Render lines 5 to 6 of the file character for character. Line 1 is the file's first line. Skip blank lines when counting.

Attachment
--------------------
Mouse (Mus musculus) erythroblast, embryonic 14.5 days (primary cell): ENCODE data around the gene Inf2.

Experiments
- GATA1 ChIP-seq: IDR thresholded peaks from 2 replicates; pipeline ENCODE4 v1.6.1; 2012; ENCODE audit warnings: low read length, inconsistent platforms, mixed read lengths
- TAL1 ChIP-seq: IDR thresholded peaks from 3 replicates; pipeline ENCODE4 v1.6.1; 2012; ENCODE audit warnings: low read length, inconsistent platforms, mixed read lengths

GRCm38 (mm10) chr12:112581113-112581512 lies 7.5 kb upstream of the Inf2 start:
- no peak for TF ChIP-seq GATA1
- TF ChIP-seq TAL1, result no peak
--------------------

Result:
GRCm38 (mm10) chr12:112581113-112581512 lies 7.5 kb upstream of the Inf2 start:
- no peak for TF ChIP-seq GATA1